Fort Mill Times

Fort Mill, York County ask for residents to save water

Justin McBeth cleans a vehicle Friday at Autobell Car Wash in Lake Wylie. Municipalities are asking for voluntary water conservation during the ongoing drought. One recommendation is to wash vehicles at commercial car washes where water is recycled, rather than at home.
Justin McBeth cleans a vehicle Friday at Autobell Car Wash in Lake Wylie. Municipalities are asking for voluntary water conservation during the ongoing drought. One recommendation is to wash vehicles at commercial car washes where water is recycled, rather than at home. jmarks@lakewyliepilot.com

York County and Fort Mill stepped up their drought listing. It will be a few days before they find out if the region will join them.

The area has several local, state and federal drought listings. Municipal water providers in the Catawba River Basin use Duke Energy’s low inflow protocol system to determine water saving measures and restrictions. It lists the area in Stage 0, drought watch.

However, York County announced Aug. 17 it would follow suit with the state drought response committee, which had upgraded the drought status of 17 counties. York County went into Stage 1 drought, with voluntary water use restrictions aimed at reducing water use by 3 to 5 percent.

On Aug. 23, Fort Mill put itself in Stage 1 voluntary restrictions. The town is asking residents to irrigate 6 p.m.-midnight Tuesdays and Saturdays, not to fill pools or wash cars at home, stop fountains and other measures.

Kim Crawford with Duke Energy said the region remains in a watch stage, with an update expected Sept. 1.

“Fort Mill and York County are reporting local data,” Crawford said. “The Catawba-Wateree River Basin is in Stage 0. We check the low inflow protocol drought status on the first day of each month.”

The South Carolina Drought Response Committee upgraded the drought status of 17 counties Aug. 17. All but seven counties statewide fall in the incipient drought category, the first of four levels. The seven — along the northwestern corner of the state — are in moderate drought, the second stage.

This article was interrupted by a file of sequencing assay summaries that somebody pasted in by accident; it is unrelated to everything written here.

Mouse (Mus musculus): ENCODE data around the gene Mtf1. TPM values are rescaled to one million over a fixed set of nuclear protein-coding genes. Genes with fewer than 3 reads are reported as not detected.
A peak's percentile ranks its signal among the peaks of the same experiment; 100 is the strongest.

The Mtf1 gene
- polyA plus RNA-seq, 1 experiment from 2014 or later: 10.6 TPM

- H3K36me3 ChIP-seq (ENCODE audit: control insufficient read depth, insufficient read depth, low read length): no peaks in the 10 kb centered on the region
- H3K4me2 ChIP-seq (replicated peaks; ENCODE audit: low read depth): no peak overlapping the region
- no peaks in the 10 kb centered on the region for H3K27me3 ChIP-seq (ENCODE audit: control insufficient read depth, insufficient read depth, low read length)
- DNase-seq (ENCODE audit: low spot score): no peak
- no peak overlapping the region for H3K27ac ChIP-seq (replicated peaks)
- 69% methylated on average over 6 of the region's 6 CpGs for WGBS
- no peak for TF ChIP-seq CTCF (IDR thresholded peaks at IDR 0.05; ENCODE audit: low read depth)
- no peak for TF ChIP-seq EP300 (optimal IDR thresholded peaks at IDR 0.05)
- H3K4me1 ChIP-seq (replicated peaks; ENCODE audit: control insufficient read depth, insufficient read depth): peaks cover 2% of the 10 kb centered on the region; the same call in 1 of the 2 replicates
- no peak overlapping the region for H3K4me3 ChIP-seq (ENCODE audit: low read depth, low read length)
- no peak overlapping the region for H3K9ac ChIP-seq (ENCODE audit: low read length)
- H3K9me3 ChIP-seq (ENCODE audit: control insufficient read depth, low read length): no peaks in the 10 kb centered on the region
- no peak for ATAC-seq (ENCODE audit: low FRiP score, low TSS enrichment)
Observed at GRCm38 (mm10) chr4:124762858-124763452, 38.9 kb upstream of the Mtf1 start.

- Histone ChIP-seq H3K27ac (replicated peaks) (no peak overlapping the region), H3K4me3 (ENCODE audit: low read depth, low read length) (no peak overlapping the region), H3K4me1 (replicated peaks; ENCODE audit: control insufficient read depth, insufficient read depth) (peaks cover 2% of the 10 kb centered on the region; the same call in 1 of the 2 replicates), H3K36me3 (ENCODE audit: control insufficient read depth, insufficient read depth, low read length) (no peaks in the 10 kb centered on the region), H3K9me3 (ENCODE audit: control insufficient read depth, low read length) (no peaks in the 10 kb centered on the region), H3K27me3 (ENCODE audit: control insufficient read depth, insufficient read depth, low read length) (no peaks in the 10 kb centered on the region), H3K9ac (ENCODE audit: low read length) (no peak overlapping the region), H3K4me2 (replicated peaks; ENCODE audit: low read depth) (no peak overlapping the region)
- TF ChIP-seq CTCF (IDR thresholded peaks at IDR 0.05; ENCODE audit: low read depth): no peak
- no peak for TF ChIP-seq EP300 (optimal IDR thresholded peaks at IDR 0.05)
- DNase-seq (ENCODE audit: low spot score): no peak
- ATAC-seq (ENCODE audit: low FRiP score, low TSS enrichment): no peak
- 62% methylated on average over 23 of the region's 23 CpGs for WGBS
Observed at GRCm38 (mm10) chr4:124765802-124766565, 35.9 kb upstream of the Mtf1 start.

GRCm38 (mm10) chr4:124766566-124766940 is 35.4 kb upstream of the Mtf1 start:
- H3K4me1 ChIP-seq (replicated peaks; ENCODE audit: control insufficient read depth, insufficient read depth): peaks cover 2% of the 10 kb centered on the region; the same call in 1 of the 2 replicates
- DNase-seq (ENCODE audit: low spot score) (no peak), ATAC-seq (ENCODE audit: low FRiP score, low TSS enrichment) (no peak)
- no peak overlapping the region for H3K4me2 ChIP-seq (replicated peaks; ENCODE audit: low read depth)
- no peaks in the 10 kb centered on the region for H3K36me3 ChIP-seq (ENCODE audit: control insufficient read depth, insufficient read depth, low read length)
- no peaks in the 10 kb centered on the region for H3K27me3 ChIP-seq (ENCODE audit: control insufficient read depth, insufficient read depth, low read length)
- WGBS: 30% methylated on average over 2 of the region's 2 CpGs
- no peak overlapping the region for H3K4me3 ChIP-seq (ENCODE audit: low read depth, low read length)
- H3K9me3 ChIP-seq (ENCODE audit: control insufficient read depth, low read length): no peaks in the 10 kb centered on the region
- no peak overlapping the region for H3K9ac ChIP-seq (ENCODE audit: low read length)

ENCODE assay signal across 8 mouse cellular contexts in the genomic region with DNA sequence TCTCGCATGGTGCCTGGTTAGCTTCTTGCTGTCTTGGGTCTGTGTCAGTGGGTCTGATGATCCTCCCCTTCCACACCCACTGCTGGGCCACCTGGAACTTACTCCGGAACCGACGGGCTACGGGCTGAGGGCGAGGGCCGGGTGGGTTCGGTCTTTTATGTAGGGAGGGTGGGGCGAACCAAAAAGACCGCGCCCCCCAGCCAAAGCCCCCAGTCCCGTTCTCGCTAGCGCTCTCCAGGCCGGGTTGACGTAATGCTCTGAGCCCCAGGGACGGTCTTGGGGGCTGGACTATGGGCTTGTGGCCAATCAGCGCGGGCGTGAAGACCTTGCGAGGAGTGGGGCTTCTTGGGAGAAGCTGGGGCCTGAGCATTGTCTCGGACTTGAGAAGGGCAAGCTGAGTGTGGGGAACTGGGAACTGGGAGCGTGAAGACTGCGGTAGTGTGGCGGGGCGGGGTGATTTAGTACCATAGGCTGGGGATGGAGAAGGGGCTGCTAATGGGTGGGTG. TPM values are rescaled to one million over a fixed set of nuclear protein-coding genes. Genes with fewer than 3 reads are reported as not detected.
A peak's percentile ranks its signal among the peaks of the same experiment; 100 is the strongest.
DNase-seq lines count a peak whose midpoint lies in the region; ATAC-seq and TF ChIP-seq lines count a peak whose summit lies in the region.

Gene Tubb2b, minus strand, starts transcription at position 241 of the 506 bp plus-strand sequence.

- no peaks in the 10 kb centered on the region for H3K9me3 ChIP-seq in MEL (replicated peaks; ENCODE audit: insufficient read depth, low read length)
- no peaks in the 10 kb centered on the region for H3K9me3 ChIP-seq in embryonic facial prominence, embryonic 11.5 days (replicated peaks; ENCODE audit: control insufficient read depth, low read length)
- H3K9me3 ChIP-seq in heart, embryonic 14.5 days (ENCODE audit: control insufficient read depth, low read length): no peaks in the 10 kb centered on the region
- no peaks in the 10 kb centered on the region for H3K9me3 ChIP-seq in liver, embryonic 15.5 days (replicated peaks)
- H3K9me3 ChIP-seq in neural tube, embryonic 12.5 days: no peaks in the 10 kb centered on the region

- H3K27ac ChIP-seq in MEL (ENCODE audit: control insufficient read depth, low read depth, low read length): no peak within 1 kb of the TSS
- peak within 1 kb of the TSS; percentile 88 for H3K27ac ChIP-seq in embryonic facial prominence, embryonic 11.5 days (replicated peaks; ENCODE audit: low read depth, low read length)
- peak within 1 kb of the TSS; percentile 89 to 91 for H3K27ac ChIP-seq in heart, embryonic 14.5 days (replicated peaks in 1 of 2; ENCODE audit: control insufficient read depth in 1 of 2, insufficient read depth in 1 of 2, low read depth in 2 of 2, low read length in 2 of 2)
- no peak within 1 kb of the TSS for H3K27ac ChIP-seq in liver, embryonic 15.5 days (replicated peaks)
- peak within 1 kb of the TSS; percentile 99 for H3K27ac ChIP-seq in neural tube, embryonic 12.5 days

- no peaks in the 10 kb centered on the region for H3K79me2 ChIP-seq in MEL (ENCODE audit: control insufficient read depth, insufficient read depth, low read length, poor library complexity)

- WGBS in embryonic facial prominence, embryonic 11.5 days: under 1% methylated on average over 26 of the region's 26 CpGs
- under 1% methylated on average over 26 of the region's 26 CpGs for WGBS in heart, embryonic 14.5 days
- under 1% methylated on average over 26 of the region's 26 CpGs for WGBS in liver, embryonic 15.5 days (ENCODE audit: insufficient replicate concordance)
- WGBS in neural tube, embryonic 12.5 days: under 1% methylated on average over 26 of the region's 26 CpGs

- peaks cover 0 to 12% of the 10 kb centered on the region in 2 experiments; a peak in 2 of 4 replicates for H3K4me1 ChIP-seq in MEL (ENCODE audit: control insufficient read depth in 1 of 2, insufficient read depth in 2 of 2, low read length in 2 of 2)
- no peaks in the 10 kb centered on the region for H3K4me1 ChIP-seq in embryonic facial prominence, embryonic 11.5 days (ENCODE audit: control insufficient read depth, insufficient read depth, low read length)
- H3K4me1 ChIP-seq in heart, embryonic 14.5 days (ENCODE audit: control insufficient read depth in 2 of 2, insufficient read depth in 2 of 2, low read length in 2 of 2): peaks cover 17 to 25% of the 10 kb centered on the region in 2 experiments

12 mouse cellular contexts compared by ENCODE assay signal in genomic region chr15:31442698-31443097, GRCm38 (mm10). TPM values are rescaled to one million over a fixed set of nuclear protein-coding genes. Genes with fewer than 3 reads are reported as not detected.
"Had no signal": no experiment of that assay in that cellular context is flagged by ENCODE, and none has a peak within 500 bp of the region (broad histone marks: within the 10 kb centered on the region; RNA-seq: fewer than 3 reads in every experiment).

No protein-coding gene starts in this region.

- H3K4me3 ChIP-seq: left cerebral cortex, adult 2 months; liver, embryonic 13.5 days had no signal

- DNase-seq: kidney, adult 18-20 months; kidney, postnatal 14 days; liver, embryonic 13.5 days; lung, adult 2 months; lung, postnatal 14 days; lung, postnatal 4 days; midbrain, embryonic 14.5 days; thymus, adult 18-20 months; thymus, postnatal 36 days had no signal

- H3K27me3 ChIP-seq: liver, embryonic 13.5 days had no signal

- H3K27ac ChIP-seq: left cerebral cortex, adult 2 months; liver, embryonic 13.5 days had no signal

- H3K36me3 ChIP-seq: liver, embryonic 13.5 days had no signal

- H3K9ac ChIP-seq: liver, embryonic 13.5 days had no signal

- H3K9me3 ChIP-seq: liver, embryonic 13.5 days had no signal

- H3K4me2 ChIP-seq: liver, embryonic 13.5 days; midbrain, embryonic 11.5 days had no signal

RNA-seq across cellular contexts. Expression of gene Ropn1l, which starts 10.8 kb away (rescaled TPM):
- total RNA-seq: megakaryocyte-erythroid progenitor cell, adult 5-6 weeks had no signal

From June 1 to Aug. 15, the state expects 11 to 16 inches of rainfall. A monitoring station in Tega Cay recorded 6.34 inches.

The U.S. Drought Monitor varies from the South Carolina group. Of its five drought levels, parts of McCormick and Greenwood counties fall in the fourth, extreme drought. All or parts of five counties to the northwest come next in severe drought, with half the state including York County seeing moderate drought or abnormally dry conditions.

The update, released Thursday, estimates more than 617,000 South Carolinians live in drought-impacted areas.

Rainfall isn’t the only issue with drought. Water levels in lakes, rivers and streams can be a concern, too.

“Though streamflow levels have not dropped to levels associated with past major droughts, streamflow conditions in much of the state have been hovering between normal to below normal,” said state hydrologist Scott Harder.

So far local waters are holding steady. As of Thursday afternoon, Lake Wylie is one inch below target level according to Duke, the company managing Catawba River lakes. Other lakes on the system are at or near their targets, too. Check lake levels at duke-energy.com/lakes/levels.asp.

North Carolina and South Carolina aren’t far apart. More than a dozen North Carolina counties are in drought stages. Gaston County is listed at ncdrought.org/ as abnormally dry, the first of five levels in the U.S. Drought Monitor system, as well as a portion of Mecklenburg County.

It’s been an up and down year for rainfall. Nationally, mid-March brought an almost six-year low in land area facing drought. By early August, that coverage area had almost doubled.

John Marks: 803-831-8166

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